So we struggle to make sure that the doors stay open because the opening hours were established quarter of a century ago and nothing's been done to either recruit to these peculiar hours or reorganise the hours to try to match staffing resources to market demand. We have the time-and-motion people in to check us out on the day when we're double-staffed upstairs (due to our also having the staff from the branches that had that day cut from their opening hours in the eighties) and every Tuesday morning there's a Borough-wide panic because there'll be one person on holiday and there's nobody to provide cover.
When we're not pratting about with the timetables we're skittering off in all directions doing things that we hope will improve services, or ameliorate known deficiencies, or meet new agendas that we've heard about by circuitous means or because they're interesting or fun things to do.
And what of our senior managers? They're sulking in their tent, stewing while we caper and lark and generally take the piss out them. I've never worked anywhere that is so openly derisive of its management. Or a management that has so deserved it. Which is a shame as they're not stupid, they're not evil, they really do want to do a good job of things. I just can't understand why they can't see that if they don't engage positively with their staff they can't get the buy-in they keep talking about. Or that saying "thank you" collectively and publicly is worth a million vacuous statements about valuing their staff. Or...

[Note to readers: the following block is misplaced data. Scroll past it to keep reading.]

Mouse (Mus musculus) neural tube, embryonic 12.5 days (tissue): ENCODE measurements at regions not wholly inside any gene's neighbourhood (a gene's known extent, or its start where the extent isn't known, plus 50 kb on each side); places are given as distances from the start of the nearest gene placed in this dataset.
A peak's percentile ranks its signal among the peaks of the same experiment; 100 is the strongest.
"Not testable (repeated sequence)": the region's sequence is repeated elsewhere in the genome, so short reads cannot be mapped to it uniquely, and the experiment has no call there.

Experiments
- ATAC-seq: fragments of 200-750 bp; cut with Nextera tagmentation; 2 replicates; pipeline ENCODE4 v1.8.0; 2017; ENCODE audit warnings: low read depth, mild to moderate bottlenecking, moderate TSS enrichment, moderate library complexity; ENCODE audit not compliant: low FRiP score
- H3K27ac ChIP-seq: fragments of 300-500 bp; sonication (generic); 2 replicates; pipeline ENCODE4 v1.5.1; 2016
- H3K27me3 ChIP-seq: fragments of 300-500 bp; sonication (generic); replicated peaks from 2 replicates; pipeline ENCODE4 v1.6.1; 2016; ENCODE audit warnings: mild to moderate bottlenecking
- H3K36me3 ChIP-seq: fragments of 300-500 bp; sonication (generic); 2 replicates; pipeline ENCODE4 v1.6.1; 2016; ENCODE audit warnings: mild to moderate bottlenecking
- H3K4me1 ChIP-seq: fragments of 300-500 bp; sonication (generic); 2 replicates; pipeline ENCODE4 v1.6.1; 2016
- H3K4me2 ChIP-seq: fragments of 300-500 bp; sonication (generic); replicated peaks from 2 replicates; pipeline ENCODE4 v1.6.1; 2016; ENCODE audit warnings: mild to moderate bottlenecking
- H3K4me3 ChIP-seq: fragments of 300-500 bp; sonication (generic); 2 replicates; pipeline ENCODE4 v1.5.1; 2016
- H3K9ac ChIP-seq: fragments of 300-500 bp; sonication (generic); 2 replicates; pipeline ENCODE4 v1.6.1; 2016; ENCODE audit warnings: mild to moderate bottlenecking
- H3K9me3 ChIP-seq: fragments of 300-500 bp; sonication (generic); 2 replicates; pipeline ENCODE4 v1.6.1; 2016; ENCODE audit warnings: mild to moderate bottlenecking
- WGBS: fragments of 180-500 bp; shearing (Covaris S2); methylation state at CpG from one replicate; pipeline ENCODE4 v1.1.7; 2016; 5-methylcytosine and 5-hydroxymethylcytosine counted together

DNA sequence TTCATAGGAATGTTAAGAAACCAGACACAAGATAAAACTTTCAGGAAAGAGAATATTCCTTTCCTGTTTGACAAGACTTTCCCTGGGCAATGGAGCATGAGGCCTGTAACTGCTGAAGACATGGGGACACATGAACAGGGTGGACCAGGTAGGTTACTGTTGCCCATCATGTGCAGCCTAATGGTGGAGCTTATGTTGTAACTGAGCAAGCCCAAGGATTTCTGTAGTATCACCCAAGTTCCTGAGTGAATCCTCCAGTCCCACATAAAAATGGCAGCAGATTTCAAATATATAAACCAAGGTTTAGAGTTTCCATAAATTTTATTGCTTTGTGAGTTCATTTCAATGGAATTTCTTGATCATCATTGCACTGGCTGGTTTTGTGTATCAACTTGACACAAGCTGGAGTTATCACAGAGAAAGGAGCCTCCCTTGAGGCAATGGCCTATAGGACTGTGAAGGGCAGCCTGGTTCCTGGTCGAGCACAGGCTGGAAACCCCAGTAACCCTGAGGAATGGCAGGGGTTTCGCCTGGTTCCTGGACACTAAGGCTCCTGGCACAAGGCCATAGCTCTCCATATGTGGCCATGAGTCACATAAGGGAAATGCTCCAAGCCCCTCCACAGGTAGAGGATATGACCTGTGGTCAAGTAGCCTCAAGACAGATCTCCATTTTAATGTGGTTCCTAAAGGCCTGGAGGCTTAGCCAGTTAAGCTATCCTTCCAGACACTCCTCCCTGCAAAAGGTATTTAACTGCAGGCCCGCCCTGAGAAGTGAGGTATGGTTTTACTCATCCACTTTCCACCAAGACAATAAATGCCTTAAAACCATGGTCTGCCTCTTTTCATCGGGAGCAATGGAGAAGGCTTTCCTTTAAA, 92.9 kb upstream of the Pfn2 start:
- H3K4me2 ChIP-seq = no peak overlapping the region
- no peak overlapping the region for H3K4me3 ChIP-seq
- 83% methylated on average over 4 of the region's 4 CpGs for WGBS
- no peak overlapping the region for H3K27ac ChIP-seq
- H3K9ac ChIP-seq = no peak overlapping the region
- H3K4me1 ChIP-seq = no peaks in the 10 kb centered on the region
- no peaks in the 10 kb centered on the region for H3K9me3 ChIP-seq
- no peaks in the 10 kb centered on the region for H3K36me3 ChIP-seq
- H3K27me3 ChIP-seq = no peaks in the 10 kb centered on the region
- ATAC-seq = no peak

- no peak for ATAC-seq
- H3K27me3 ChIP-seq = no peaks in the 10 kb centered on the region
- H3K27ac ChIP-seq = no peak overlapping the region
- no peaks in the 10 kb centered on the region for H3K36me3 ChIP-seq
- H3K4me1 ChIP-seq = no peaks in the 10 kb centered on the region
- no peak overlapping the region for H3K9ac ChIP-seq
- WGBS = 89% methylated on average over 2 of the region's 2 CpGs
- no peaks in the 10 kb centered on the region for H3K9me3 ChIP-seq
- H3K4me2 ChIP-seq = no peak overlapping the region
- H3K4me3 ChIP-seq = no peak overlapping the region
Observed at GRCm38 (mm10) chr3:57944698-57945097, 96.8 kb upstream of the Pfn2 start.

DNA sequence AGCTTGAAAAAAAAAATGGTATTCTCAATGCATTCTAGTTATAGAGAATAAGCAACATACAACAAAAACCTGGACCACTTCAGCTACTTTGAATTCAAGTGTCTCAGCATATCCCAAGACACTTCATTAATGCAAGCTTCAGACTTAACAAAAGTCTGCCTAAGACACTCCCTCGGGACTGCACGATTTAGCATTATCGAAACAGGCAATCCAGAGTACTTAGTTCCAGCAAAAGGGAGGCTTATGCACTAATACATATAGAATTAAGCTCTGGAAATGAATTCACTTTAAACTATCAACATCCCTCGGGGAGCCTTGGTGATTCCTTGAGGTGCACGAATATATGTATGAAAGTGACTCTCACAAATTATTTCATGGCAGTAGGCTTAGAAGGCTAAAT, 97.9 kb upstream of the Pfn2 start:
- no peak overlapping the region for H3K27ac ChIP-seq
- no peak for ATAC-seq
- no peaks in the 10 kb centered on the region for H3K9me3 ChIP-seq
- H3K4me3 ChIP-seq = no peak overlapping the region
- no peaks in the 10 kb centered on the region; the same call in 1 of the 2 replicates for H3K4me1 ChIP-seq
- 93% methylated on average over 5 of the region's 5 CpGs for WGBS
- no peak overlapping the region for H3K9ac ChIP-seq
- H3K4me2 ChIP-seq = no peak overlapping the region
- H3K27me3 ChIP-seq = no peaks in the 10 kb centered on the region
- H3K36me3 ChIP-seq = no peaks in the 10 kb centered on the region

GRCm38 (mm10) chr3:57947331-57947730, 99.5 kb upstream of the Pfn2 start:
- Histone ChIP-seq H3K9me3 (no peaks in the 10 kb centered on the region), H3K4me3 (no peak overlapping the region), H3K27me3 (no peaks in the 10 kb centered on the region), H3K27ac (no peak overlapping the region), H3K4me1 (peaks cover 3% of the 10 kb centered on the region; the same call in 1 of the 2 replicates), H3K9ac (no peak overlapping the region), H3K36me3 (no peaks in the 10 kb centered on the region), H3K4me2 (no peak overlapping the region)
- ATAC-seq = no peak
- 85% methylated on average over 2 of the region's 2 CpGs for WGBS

Oh what's the point? We are where we are and the prospects are only gloomier.
Frog, who has a madly idealistic commitment to providing the best services for children that he could possibly manage, summed it up as we left the premises.
"It's an awful thing to have to admit: these days I'm only coming into work for the craic."